Alan Ellis, who stood charged of fraud and copyright infringement up until this week, is going home with a clean record after he was cleared of all charges.
Ellis started the Bittorrent tracker and music community back in 2004 as a way to further his skills as a software engineer. At its peak, the community was said to have 180,000 members. OiNK's Pink Palace was an invitation-only service which allowed users to share torrents (a map for computers showing where to find a particular file on the internet) of music, e-books, software and e-learning videos.
His was something of a test case since he was the first person in the U.K to be prosecuted for illegal file-sharing.
Mr Ellis told the court there was no intention to defraud copyright holders. He said the donations he received (police found $300,000 in his bank accounts upon his arrest) were to pay for server costs and any "surplus" would be utilised in upgrading the hardware that the service ran on.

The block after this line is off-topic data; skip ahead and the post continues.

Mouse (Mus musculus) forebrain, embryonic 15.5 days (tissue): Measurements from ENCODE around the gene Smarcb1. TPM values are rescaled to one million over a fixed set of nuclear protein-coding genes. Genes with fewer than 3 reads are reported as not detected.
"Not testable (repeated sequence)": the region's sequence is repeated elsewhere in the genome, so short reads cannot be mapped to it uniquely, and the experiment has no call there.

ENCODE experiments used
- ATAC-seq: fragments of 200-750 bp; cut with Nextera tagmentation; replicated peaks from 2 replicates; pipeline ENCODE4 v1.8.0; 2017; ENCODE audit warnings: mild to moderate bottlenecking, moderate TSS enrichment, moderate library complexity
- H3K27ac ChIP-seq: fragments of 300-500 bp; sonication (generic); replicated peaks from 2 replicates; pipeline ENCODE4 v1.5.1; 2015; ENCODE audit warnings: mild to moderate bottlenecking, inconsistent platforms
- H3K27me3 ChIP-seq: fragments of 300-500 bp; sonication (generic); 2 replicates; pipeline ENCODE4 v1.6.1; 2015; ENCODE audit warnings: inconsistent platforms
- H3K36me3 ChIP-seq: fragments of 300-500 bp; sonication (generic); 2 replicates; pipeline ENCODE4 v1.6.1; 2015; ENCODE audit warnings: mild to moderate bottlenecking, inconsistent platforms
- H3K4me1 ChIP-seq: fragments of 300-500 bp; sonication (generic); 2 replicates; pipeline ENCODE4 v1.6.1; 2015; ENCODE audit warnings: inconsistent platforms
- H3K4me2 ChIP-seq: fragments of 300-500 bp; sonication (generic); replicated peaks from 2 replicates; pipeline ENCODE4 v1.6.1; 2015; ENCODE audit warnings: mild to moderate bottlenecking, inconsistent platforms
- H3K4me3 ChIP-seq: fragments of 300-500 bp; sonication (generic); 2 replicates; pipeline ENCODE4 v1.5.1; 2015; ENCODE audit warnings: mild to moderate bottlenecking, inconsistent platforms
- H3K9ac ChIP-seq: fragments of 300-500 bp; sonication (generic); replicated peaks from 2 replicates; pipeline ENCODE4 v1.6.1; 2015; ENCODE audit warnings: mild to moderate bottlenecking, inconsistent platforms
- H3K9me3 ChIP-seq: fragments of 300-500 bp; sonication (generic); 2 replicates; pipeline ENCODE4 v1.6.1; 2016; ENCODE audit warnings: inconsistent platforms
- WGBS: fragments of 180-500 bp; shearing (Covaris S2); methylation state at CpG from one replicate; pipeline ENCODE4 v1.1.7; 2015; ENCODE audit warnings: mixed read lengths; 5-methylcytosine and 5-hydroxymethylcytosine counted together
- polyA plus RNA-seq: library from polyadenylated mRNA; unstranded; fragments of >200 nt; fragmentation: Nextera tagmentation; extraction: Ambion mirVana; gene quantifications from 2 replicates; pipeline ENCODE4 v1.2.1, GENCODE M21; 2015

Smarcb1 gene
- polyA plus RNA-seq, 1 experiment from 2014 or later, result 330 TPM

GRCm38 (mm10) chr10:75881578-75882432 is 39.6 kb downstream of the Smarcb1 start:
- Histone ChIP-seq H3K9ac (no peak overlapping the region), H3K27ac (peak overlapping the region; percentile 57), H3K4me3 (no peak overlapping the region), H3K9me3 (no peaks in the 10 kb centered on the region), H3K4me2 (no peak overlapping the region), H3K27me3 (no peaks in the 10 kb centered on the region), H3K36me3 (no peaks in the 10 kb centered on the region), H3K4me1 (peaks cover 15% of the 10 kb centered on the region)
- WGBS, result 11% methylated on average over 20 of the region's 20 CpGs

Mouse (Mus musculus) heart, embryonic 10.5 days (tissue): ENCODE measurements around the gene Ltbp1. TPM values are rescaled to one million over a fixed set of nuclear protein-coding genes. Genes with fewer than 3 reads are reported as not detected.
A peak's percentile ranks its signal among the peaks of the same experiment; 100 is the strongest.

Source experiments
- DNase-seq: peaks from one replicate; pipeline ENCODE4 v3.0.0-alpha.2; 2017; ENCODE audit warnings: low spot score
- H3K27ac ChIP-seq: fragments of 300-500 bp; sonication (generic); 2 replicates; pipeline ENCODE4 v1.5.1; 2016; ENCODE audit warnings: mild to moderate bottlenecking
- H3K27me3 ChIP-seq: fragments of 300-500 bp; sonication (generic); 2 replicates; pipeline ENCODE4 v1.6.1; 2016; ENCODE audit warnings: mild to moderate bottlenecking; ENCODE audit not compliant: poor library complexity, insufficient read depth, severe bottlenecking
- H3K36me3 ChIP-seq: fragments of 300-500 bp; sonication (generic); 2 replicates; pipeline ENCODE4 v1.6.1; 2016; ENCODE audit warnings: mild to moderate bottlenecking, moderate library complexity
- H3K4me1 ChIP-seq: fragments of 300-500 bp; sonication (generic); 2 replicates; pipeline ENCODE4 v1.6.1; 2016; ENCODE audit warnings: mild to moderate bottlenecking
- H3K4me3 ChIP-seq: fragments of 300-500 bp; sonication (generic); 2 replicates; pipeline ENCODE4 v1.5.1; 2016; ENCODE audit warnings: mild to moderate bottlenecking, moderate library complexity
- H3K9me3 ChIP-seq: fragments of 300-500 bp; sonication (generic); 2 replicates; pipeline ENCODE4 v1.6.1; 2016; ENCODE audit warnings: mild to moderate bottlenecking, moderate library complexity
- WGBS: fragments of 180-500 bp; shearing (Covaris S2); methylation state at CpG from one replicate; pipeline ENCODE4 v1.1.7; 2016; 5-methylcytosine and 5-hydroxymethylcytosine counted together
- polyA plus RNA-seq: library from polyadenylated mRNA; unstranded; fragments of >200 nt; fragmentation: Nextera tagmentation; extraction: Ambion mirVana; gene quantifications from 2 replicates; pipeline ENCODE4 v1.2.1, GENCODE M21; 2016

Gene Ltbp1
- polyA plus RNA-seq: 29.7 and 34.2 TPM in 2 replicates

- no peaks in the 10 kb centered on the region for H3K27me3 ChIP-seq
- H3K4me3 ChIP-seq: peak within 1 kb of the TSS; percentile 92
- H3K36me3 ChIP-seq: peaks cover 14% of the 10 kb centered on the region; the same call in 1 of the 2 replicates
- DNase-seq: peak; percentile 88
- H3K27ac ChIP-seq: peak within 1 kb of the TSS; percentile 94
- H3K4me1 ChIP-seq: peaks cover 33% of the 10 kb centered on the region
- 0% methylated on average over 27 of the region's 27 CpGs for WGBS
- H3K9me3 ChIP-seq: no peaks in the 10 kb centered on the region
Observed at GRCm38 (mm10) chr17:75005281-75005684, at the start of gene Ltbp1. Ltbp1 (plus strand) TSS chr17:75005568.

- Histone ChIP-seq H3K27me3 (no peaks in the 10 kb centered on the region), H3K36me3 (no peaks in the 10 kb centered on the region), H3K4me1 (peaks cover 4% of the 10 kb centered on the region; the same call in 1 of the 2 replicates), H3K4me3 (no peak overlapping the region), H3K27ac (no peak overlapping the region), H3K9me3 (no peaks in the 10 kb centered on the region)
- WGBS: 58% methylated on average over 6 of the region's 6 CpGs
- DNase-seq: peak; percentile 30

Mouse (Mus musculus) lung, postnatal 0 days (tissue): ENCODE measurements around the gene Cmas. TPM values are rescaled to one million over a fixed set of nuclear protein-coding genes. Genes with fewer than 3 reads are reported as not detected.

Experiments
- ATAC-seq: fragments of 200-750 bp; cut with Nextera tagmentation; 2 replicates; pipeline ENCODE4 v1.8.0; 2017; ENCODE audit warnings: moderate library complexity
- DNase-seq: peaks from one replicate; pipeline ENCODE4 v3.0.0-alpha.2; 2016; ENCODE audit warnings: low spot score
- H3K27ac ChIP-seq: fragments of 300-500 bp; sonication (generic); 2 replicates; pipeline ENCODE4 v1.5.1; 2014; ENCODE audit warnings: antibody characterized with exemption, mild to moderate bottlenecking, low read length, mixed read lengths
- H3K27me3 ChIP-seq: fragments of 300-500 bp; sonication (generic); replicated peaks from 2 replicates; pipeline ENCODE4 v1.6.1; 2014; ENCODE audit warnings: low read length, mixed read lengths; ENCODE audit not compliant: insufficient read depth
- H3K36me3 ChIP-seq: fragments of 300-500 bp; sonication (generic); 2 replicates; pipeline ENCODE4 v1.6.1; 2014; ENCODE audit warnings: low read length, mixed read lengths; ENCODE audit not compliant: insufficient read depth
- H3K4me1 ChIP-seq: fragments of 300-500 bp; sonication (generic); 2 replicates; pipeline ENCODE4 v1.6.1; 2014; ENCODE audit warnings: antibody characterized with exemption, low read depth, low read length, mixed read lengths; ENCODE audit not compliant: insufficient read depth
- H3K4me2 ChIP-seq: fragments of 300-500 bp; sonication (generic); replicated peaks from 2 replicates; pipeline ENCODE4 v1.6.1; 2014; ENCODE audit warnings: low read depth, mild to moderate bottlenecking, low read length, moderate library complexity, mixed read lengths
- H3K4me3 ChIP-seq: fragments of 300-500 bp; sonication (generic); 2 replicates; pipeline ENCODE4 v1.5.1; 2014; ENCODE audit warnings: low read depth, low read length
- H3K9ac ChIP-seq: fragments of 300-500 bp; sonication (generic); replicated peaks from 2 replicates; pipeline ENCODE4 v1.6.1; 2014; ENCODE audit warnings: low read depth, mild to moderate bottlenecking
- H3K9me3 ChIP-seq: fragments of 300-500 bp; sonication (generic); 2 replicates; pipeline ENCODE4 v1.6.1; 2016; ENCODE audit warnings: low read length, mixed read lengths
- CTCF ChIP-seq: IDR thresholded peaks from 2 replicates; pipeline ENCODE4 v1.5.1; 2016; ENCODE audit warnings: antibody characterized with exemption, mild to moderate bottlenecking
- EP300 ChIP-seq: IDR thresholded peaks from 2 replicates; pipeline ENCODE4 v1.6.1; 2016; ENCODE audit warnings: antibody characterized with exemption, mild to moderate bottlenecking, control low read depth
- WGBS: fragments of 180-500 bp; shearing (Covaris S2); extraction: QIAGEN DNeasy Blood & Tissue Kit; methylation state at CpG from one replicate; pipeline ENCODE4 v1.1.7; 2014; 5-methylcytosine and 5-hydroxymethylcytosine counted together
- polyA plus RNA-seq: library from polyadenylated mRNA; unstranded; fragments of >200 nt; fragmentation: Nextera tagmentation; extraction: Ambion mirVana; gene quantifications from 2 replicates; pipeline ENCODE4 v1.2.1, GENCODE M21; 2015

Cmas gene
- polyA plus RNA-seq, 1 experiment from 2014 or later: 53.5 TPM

On Friday Teesside Crown Court cleared him of all charges meaning that his is free to return to his career as a software developer. Well hey, if the Napster guys could do it...